If there’s one word that captures the essence of Old San Juan, Puerto Rico, that’s it. The city is full of color. Colorful buildings. Colorful food. Colorful people.
We spent a day in the city at the end of our recent Caribbean cruise on the Viking Sea. Remembering the news about how Hurricane Maria devastated Puerto Rico, we weren’t sure there’d be too many things to do in Old San Juan.
So it was a big eye-opener to see the city full of life and bustling like normal. We had to look hard to spy remaining evidence of hurricane damage.
Restaurants and shops are open.
Buildings have been repainted and re-roofed.
In-the-know tourists are enjoying Old San Juan’s attractions and its comeback.
Indeed, visiting Old San Juan turned out to be one of the best days on our cruise!
Things to do in Old San Juan
Founded by Spanish colonists back in 1521, San Juan is the second oldest European-established capital in the Americas.
The old fortified city (partially encircled by an ancient wall) is a UNESCO World Heritage Site.
It’s quite compact, comprising some seven square blocks, so you can easily see everything in a day.
What’s particularly convenient for cruise passengers is that the cruise port is right in Old San Juan. Simply walk off your ship, and you have the old city right at your fingertips to explore.
Love walled cities? Read next! Get High! Walk the Dubrovnik City Walls
Visit Castillo de San Cristobal
Most people have heard of the military fort, El Morro – probably the most famous of Old San Juan’s attractions. But there are actually two impressive forts you should see.
Saint Christopher’s Castle (Castillo de San Cristobal) is the other younger fort, built between 1765 and 1785 to protect the city from a land invasion.
The castle fortress is operated today by the U.S. National Park Service, so there’s a small entrance fee ($7 gets you into both this fort and El Morro).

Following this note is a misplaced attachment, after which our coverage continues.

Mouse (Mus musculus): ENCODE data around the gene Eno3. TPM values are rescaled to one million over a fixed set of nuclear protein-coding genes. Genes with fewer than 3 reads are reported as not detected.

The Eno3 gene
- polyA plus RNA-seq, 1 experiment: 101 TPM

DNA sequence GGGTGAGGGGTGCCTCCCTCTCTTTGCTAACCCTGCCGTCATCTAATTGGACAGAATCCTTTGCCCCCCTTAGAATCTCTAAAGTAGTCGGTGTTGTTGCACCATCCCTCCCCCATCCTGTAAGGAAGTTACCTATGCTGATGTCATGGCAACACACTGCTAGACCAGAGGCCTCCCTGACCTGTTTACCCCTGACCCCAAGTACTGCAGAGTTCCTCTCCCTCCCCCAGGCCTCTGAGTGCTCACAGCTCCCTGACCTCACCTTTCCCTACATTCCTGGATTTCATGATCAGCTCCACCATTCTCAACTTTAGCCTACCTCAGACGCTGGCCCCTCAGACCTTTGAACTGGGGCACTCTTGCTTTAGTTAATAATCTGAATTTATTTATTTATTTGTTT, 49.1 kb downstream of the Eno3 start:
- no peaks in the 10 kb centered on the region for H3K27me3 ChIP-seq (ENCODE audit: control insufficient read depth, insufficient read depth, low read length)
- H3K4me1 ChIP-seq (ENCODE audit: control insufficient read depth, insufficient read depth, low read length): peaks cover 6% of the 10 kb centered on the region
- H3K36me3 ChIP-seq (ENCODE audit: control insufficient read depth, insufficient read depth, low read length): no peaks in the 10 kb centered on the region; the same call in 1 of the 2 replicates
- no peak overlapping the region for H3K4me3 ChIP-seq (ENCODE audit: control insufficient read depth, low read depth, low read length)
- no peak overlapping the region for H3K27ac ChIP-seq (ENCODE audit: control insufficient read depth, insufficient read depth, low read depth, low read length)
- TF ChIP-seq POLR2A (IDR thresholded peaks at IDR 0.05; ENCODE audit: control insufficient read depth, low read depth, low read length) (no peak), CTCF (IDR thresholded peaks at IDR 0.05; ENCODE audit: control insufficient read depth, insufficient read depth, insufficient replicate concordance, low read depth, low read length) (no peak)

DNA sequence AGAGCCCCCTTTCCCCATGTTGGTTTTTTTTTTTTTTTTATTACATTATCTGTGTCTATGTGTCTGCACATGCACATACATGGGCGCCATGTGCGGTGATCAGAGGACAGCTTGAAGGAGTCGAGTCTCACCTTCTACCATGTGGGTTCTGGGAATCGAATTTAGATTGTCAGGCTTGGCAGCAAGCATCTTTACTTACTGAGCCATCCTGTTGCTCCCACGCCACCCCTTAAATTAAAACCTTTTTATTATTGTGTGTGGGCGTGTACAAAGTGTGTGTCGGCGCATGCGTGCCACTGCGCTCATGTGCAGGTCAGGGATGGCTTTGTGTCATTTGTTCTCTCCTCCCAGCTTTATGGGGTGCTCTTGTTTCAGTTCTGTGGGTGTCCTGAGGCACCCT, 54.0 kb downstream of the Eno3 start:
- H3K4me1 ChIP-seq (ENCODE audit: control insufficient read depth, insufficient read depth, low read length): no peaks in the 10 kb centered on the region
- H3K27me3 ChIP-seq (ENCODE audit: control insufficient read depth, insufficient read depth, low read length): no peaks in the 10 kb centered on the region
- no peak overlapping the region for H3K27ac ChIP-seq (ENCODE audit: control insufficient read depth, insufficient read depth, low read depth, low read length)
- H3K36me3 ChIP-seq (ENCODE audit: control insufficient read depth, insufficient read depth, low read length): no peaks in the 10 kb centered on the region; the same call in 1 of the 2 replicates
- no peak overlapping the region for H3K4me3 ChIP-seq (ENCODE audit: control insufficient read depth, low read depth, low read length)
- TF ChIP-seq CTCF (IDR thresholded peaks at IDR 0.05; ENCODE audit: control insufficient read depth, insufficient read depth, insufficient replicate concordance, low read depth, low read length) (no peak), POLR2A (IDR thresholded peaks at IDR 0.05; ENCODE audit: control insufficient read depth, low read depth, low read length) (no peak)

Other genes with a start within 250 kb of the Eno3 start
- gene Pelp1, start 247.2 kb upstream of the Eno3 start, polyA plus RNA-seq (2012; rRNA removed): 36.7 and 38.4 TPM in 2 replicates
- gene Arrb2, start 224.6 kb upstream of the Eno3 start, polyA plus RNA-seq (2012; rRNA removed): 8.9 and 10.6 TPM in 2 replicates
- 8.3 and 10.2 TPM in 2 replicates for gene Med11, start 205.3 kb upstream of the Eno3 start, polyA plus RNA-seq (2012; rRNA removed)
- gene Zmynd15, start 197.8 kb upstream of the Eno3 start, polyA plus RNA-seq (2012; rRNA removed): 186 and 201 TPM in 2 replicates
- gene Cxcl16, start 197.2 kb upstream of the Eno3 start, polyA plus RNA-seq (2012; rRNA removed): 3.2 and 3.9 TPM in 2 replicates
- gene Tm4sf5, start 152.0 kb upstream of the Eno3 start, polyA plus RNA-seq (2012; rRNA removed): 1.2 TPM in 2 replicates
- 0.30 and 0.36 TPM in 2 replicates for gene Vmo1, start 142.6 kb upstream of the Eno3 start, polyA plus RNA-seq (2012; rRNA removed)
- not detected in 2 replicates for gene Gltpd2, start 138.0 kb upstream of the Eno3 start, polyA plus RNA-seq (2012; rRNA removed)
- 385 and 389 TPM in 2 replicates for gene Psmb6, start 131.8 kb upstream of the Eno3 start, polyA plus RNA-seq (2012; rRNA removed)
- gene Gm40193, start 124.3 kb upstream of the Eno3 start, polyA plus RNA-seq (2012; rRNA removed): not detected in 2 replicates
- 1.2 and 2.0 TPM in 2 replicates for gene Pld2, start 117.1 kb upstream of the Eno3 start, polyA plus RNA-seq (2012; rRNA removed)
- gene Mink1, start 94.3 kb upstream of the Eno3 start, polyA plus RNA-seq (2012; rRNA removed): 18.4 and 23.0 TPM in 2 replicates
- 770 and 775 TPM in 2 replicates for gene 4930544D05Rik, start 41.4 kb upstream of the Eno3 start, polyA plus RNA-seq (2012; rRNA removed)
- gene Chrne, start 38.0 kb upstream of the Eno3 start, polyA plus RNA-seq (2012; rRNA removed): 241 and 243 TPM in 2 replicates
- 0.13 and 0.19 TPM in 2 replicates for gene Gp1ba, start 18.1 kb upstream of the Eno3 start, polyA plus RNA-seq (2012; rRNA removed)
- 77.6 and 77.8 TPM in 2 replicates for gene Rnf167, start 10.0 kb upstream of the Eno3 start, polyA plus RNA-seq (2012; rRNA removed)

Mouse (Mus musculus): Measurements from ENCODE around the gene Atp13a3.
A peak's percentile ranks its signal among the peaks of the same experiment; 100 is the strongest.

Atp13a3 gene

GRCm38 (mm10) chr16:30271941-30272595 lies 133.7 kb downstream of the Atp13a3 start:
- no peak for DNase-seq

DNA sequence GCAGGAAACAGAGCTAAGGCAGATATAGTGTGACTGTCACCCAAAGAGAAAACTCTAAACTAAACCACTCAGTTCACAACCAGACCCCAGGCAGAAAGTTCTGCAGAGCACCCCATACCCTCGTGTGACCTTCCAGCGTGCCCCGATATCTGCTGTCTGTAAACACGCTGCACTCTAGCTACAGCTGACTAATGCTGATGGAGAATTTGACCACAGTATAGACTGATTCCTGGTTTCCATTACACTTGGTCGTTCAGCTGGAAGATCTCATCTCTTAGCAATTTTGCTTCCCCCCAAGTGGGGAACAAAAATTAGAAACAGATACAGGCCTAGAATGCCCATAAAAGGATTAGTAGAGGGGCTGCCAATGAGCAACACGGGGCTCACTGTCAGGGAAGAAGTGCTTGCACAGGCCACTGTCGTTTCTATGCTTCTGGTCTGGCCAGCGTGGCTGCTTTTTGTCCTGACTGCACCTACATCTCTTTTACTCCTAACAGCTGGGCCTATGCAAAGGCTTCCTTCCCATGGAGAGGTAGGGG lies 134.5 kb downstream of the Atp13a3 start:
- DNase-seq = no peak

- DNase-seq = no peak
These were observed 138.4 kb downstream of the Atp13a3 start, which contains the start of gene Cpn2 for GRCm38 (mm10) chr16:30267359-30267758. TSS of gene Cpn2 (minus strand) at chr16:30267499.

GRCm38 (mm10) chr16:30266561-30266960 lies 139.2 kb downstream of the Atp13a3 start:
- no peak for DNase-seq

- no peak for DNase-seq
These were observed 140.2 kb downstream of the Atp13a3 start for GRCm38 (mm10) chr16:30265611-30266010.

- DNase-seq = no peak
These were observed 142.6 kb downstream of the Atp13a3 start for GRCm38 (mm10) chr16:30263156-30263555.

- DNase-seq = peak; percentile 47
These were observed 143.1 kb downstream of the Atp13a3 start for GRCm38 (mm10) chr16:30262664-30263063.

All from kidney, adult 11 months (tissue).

Walk the parapets, take in the beautiful views of Old San Juan below (can you see your cruise ship?), hold a bayonet in the soldier’s barracks and squeeze through dark tunnels burrowing below the fort (one tunnel leads to a dungeon).
Stroll the colorful streets of Old San Juan
The Old City’s cobblestone streets, lined by colonial churches and buildings, are made for walking.
We joined a complimentary guided walking tour, organized by our ship, which helped orient us and fill us in on the city’s history. But with a map (even without one), you can get around on your own.
Fortaleza Street is one of the prettiest streets.
You can’t help but notice all the pink, purple, green and yellow umbrellas floating above the street. It’s a new art installation, known as the Umbrella Sky Project, intended to bring color back into the lives of the people after the hurricane.
At the end of Fortaleza Street, you reach the 16th century governor’s mansion known as La Fortaleza (or Palacio de Santa Catalina).
The frothy blue-and-white confection, with its tiled roof and lots of wrought iron curlicues, has housed every Puerto Rican governor since Juan Ponce de Leon.
Oh, and have a look at the cobblestones on the streets themselves. Do you notice that they’re blue?